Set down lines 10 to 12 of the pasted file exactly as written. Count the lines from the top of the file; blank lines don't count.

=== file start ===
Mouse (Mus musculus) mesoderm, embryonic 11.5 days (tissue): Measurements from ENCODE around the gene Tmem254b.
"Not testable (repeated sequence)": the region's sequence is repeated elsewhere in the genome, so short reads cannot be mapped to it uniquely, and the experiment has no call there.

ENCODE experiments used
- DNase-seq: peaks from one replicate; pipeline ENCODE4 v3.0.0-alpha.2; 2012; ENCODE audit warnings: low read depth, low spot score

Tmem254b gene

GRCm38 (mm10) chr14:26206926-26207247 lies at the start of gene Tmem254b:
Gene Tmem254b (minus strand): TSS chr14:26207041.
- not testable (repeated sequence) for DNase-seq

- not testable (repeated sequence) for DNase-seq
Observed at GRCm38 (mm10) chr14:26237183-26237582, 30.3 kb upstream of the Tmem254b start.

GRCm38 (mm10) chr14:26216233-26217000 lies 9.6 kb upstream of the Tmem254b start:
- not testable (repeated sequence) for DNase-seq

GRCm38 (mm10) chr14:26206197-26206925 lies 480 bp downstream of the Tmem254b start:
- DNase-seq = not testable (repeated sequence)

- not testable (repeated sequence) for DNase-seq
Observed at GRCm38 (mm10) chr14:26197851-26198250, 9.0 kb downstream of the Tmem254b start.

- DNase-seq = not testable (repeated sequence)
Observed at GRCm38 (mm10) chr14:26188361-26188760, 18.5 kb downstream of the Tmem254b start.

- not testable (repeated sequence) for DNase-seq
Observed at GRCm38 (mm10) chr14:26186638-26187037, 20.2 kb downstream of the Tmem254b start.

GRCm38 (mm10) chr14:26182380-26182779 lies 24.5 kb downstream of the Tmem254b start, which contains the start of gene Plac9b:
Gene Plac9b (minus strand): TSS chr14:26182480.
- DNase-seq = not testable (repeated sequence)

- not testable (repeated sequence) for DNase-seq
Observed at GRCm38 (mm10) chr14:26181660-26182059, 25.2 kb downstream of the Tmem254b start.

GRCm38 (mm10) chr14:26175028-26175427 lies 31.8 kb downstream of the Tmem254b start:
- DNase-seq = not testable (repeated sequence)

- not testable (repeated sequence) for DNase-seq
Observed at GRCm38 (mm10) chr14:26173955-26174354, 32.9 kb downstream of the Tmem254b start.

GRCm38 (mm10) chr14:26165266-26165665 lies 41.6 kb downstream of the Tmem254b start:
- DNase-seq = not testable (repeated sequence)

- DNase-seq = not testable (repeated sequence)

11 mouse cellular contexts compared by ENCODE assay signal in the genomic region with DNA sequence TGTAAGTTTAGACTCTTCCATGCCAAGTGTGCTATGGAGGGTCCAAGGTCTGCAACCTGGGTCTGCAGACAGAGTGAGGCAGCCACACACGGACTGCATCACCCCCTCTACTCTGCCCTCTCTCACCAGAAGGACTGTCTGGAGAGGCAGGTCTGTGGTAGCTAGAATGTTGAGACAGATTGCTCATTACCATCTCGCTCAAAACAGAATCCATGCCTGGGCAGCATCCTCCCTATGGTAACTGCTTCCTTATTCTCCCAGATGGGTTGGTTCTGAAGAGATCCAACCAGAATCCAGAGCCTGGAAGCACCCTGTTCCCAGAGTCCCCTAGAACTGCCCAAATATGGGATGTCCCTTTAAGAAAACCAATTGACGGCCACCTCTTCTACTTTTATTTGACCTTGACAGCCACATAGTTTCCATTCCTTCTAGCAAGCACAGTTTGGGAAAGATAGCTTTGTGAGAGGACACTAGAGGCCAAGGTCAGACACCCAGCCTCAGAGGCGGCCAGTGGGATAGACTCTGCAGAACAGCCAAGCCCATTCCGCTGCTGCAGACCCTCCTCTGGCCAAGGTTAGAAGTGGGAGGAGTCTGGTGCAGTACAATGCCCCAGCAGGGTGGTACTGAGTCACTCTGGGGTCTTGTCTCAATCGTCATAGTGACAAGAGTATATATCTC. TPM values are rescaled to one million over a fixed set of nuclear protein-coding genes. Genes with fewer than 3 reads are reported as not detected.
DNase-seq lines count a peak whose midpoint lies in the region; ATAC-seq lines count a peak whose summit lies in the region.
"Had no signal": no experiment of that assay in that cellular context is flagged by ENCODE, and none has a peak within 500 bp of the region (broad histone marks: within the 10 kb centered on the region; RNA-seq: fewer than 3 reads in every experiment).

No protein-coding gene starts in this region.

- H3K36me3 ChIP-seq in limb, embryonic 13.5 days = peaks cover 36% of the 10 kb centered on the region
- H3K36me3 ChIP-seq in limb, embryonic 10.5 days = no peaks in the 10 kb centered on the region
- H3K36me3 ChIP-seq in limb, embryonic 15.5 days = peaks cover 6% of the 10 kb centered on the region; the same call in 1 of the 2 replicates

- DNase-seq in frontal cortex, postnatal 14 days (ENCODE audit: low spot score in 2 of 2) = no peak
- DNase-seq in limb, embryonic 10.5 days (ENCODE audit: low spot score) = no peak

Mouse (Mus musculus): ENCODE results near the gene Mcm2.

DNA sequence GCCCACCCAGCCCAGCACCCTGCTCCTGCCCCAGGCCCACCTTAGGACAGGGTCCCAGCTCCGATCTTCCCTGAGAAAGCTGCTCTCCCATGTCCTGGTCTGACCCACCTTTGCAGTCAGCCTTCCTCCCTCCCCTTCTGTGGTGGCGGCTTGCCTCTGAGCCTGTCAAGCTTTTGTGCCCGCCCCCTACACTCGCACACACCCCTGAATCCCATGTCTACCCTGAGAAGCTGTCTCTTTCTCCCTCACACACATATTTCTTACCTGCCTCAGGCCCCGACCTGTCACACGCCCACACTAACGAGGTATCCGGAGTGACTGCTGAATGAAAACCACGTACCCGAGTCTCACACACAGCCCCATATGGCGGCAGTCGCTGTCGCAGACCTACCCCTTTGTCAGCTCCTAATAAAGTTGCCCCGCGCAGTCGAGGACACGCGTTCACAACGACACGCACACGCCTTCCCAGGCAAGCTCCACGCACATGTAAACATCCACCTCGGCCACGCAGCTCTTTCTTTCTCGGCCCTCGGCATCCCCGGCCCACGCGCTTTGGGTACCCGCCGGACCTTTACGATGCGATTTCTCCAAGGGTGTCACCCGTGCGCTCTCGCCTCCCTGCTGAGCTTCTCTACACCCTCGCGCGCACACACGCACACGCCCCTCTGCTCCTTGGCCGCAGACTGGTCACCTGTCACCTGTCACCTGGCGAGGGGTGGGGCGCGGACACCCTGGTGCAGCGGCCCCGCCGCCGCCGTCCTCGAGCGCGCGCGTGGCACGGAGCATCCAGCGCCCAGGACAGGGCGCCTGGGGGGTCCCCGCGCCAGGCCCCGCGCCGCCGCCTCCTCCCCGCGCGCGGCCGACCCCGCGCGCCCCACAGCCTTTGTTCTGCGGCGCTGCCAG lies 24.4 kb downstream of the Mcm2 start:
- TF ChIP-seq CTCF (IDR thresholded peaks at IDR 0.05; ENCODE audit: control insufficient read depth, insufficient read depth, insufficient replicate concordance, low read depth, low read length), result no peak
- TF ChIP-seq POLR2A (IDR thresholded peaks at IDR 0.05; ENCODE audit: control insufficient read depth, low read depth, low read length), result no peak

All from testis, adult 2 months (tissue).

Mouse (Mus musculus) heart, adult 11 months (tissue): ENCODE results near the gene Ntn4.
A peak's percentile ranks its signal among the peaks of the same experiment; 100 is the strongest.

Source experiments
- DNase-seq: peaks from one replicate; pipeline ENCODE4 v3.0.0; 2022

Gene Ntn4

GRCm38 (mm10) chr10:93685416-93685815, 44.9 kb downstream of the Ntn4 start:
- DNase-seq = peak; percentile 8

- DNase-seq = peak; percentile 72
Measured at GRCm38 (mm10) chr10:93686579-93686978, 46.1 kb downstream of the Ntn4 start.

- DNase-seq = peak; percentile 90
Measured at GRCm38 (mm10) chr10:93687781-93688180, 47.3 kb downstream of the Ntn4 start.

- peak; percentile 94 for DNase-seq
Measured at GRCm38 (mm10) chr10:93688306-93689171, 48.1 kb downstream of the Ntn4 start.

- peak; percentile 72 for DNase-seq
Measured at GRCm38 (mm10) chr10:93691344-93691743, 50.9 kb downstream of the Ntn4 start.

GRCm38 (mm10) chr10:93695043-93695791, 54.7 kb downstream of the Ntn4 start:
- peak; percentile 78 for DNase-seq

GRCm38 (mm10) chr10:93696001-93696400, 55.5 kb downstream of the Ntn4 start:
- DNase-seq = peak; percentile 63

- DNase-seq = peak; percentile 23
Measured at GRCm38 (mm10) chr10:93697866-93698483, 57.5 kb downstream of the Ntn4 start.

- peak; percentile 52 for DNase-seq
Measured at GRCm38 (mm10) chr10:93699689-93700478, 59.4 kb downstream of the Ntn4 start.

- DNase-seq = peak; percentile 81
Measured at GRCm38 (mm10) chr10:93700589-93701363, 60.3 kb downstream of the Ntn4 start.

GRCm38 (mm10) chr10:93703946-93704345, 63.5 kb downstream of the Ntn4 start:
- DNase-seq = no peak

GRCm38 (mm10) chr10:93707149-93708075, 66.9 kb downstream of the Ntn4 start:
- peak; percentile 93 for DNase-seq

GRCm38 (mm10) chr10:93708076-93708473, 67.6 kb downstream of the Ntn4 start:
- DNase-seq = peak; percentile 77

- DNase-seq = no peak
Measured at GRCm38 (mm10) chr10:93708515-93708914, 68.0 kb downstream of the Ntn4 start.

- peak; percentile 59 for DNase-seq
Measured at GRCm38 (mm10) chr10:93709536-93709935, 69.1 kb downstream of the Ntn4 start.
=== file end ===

Observed at GRCm38 (mm10) chr14:26237183-26237582, 30.3 kb upstream of the Tmem254b start.

GRCm38 (mm10) chr14:26216233-26217000 lies 9.6 kb upstream of the Tmem254b start:
- not testable (repeated sequence) for DNase-seq